B.C. RCMP officers are asking for the public’s assistance in locating a man who may help in the investigation into the disappearance of a young Red Deer woman seven years ago, near Prince George, B.C.
Nicole Hoar was 25 years old and working as a tree planter in B.C. when she vanished on June 21, 2002, while hitch-hiking along Hwy 16 to visit her sister in Smithers, B.C.
Investigators with the “E” Division Provincial Unsolved Homicide Unit interviewed people in the area and received information that an unknown Caucasian man may have information that could help in the investigation.
Police say in 2002 he appeared to be in his mid-50s, with black shoulder-length hair, a skinny face, sunken eyes and scruffy appearance. He wore thin glasses, was a smoker and he had a pronounced jagged scar on the left side of his neck.
“We have no information at this point to suggest he is a suspect or that he has anything to do with Nicole’s disappearance,” said Cpl. Annie Linteau, a communication officer with the RCMP, on Sunday. “We think he may have some idea of her actions or where she had been during that weekend.”
On Sunday, RCMP completed their search of a property in the District of Isle Pierre, west of Prince George, B.C. It was once the home of Leland Vincent Switzer, a man convicted of killing his brother two day’s after Hoar’s disappearance. Investigators also finished searching a property nearby that has been used as an unauthorized dumping area by people in the area.
“We will not discuss what we found for the time being,” Linteau said. “It does take some time typically to determine the relevance of any items, if any have been located.”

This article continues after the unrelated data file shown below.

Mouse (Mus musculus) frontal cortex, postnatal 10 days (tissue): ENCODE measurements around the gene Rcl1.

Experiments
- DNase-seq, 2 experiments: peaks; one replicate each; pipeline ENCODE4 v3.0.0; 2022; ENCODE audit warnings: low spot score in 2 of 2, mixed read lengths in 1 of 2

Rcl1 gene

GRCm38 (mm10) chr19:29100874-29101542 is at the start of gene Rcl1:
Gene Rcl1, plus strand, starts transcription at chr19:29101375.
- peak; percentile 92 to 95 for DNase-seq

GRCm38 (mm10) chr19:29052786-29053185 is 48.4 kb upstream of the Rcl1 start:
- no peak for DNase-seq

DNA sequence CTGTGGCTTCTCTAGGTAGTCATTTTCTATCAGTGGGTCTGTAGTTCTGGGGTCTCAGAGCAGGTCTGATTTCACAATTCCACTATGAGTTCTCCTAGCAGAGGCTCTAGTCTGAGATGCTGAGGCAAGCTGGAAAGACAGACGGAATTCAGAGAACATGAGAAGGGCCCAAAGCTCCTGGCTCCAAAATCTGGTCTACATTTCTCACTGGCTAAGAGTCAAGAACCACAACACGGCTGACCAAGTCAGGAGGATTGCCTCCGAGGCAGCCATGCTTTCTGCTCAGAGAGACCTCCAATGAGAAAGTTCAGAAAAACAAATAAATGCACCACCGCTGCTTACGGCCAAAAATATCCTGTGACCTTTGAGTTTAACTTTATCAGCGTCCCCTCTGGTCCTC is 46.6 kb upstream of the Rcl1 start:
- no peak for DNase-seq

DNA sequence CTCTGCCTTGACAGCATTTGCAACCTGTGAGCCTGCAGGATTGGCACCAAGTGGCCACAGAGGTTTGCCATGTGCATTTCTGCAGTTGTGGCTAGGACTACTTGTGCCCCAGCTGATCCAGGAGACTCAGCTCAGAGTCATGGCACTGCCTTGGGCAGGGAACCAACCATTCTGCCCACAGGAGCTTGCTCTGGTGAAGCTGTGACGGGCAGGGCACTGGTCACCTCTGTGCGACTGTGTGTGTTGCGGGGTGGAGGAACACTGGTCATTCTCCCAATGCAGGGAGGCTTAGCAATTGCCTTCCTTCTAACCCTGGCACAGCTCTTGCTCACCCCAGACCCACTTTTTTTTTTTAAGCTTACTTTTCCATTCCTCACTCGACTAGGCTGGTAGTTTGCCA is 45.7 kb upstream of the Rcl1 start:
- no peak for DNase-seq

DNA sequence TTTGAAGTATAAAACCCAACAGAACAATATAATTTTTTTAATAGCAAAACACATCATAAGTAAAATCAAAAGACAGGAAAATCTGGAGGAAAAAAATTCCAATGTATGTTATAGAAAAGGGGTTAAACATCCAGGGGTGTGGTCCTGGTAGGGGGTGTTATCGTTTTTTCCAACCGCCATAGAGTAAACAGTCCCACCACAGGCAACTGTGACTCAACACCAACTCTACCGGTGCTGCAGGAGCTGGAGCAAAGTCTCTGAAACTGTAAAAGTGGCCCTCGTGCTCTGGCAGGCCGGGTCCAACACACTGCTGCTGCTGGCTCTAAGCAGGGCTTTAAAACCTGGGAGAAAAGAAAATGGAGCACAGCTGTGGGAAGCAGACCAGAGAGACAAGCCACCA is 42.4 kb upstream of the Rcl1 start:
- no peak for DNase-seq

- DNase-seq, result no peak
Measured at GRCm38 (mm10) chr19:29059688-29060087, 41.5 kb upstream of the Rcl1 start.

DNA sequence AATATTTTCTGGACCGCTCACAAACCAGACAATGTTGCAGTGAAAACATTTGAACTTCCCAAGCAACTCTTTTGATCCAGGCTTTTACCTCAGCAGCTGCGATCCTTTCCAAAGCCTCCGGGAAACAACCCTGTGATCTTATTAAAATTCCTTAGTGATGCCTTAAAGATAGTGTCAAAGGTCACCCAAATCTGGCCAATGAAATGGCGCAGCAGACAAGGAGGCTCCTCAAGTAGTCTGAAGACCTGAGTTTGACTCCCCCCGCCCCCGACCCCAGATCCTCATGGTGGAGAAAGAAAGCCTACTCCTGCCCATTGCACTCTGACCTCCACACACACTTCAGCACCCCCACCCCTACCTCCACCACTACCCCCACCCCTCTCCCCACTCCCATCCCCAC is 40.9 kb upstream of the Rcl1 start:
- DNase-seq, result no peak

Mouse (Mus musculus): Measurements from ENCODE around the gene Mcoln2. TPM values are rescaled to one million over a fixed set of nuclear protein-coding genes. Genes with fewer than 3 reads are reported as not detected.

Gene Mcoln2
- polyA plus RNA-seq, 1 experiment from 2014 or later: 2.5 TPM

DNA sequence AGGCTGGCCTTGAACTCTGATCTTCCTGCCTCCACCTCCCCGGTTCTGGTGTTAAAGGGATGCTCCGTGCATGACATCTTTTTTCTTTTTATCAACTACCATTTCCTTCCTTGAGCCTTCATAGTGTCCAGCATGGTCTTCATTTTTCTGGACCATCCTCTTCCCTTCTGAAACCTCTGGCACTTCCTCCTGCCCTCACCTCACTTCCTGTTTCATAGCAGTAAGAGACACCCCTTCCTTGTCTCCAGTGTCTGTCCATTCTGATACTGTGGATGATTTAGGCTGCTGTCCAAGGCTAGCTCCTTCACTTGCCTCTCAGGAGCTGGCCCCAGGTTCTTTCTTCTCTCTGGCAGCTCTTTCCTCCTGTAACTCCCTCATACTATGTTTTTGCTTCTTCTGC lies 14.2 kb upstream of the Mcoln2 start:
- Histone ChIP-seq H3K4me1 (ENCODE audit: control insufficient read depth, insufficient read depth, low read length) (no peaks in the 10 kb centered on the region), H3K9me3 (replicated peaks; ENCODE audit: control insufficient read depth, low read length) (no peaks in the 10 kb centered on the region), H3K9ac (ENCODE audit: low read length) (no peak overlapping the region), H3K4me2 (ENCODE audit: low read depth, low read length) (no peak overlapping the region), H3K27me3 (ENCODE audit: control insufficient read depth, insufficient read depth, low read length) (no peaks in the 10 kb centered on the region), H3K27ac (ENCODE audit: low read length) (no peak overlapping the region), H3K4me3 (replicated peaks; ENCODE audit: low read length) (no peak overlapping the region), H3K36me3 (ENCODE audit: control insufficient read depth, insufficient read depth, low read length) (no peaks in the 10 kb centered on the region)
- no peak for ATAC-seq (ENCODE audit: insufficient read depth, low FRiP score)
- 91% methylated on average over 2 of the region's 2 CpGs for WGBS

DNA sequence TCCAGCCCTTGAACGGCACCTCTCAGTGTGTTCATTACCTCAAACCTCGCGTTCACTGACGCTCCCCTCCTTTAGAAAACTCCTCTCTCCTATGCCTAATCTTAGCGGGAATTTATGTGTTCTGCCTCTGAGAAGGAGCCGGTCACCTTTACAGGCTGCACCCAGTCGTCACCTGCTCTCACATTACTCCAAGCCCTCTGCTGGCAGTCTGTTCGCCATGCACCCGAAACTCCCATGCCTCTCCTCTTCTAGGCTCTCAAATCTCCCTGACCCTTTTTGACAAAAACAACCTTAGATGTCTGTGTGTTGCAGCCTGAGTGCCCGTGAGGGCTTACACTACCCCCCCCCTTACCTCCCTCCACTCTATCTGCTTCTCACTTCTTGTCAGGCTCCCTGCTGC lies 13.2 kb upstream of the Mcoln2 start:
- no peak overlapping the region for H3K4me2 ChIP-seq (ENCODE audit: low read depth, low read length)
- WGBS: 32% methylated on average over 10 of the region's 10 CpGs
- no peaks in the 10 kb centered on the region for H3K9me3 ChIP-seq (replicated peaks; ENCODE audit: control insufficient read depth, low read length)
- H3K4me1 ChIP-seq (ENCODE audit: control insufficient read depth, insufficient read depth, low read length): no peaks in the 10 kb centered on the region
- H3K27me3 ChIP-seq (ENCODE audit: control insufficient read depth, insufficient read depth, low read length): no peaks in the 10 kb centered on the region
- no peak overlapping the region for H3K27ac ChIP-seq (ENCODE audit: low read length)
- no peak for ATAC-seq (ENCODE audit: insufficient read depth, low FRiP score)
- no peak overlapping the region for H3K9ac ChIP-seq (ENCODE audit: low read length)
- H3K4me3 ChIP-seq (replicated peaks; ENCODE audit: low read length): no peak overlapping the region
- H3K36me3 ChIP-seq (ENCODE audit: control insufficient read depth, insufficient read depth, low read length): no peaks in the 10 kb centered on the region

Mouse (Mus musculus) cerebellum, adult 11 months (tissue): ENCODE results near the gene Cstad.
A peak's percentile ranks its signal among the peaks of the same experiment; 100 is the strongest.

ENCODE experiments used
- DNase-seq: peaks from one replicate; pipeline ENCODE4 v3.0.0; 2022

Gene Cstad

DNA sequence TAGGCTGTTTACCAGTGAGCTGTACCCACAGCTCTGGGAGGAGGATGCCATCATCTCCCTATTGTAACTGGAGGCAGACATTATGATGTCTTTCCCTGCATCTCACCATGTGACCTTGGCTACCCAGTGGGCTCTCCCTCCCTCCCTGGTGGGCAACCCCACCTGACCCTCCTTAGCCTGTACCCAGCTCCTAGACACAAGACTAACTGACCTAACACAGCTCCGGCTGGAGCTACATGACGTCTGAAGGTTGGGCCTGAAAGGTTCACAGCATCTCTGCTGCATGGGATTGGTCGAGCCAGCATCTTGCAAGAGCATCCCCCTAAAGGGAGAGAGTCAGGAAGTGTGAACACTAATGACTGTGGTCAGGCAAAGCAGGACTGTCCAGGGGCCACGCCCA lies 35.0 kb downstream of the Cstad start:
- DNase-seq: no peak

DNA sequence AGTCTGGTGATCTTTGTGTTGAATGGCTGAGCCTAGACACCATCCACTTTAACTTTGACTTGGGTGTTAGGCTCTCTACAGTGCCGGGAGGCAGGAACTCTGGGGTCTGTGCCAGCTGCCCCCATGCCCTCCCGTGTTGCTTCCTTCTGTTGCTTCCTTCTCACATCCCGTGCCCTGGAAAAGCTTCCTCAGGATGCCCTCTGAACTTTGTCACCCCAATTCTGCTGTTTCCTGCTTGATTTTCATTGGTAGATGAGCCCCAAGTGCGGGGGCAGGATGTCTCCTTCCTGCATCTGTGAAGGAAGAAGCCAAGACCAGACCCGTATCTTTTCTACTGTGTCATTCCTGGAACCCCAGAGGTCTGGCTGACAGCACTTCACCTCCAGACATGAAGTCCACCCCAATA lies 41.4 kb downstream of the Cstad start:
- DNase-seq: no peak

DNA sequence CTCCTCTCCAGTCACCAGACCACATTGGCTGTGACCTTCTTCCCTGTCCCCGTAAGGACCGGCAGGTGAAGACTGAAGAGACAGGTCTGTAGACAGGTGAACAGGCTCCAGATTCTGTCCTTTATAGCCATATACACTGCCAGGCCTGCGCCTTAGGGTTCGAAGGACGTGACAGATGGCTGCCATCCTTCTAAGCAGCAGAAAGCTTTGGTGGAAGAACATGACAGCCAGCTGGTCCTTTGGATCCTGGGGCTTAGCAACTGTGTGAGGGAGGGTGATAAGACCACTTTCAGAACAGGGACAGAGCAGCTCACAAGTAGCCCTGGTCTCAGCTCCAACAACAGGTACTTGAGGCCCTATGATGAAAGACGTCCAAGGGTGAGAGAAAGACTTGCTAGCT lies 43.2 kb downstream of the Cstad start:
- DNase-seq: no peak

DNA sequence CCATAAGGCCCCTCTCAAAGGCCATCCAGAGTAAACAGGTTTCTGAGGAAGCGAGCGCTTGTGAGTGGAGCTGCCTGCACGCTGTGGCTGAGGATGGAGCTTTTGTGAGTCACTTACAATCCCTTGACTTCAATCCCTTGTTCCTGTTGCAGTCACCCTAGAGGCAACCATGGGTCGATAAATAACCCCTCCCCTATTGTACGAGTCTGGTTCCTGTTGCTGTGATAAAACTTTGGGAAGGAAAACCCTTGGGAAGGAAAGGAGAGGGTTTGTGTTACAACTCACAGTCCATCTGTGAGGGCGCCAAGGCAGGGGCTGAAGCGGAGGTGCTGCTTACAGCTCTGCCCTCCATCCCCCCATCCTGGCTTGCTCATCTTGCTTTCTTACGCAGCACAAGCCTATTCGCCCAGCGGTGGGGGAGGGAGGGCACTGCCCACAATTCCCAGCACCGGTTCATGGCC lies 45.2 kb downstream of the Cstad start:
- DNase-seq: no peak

Two Alberta search and rescue dogs trained in the detection and recovery of human remains and around 15 members of the volunteer Prince George Search and Rescue team helped investigators during the weekend. Police also used ground penetrating radar to detect anomalies in the ground.
Linteau said RCMP officers received nearly 100 tips and they are extremely pleased with the information the public has given them.
Hwy 16, where Hoar disappeared, has been called the Highway of Tears because at least eight other women have disappeared or been murdered along it since 1990.
Ray Michalko, a private investigator with Valley Pacific Investigations, has experience in the area. He led a search in 2007 for evidence in relation to Hoar’s disappearance.
He said there are little communities on the way to where the police were searching that are somewhat abandoned that used to have a store and houses when the mill was in full operation. “Now it’s run down. It’s like a ghost town, but you’ll see a TV dish hanging off the side of an old building. There are trailers, there are pit bulls, you name it. It’s a scary place,” Michalko said.
He said many of the missing and murdered women’s families he has spoken to have told him they feel that if just one case could get solved then more cases would be as well. “Every time something like this happens all of the families are kind of sitting with their fingers crossed,” he said.